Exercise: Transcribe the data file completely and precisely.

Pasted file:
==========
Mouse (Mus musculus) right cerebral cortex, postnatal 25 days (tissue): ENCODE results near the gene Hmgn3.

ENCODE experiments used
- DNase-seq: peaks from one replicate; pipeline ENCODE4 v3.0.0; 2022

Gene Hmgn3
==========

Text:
Mouse (Mus musculus) right cerebral cortex, postnatal 25 days (tissue): ENCODE results near the gene Hmgn3.

ENCODE experiments used
- DNase-seq: peaks from one replicate; pipeline ENCODE4 v3.0.0; 2022

Gene Hmgn3